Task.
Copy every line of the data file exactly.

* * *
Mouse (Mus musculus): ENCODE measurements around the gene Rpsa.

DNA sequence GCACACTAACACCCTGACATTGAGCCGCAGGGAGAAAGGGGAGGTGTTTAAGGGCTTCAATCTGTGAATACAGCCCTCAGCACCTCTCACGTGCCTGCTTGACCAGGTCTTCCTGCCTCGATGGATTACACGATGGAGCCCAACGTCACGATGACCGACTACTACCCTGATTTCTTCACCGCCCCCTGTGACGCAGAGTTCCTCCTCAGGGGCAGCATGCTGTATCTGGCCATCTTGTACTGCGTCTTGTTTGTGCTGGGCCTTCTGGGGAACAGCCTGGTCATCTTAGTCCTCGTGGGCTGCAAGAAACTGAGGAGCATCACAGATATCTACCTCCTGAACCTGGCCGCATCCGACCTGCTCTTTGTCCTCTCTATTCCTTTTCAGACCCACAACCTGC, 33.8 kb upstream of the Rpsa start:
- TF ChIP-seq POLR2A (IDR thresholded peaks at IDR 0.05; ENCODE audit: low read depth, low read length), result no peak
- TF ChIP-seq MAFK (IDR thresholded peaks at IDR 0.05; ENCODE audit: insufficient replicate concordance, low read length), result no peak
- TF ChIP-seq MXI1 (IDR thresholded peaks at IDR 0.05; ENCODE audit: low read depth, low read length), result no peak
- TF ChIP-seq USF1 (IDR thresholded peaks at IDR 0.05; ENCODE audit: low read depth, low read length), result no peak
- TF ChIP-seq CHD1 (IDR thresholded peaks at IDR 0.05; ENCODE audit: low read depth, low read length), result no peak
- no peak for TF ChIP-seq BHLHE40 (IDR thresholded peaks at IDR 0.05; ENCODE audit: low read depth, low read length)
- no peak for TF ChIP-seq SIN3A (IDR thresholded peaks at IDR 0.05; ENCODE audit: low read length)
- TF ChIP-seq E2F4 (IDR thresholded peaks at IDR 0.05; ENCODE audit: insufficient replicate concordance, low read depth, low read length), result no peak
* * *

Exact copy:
Mouse (Mus musculus): ENCODE measurements around the gene Rpsa.

DNA sequence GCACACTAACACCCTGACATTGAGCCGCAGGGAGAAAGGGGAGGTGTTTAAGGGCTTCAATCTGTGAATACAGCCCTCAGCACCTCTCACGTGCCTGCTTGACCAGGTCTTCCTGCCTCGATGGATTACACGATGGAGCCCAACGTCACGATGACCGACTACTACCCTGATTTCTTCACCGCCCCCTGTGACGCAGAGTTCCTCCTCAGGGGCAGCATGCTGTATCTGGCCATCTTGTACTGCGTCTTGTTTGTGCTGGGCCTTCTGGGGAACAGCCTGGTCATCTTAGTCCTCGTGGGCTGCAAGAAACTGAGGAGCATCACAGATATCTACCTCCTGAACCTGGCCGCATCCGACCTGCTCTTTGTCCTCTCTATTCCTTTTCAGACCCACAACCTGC, 33.8 kb upstream of the Rpsa start:
- TF ChIP-seq POLR2A (IDR thresholded peaks at IDR 0.05; ENCODE audit: low read depth, low read length), result no peak
- TF ChIP-seq MAFK (IDR thresholded peaks at IDR 0.05; ENCODE audit: insufficient replicate concordance, low read length), result no peak
- TF ChIP-seq MXI1 (IDR thresholded peaks at IDR 0.05; ENCODE audit: low read depth, low read length), result no peak
- TF ChIP-seq USF1 (IDR thresholded peaks at IDR 0.05; ENCODE audit: low read depth, low read length), result no peak
- TF ChIP-seq CHD1 (IDR thresholded peaks at IDR 0.05; ENCODE audit: low read depth, low read length), result no peak
- no peak for TF ChIP-seq BHLHE40 (IDR thresholded peaks at IDR 0.05; ENCODE audit: low read depth, low read length)
- no peak for TF ChIP-seq SIN3A (IDR thresholded peaks at IDR 0.05; ENCODE audit: low read length)
- TF ChIP-seq E2F4 (IDR thresholded peaks at IDR 0.05; ENCODE audit: insufficient replicate concordance, low read depth, low read length), result no peak